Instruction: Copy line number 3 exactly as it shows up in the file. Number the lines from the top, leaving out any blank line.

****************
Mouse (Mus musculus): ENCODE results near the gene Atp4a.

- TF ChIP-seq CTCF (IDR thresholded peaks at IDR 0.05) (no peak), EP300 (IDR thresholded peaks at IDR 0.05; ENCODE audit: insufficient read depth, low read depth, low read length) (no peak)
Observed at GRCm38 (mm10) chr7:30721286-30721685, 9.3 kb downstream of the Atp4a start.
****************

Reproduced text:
Observed at GRCm38 (mm10) chr7:30721286-30721685, 9.3 kb downstream of the Atp4a start.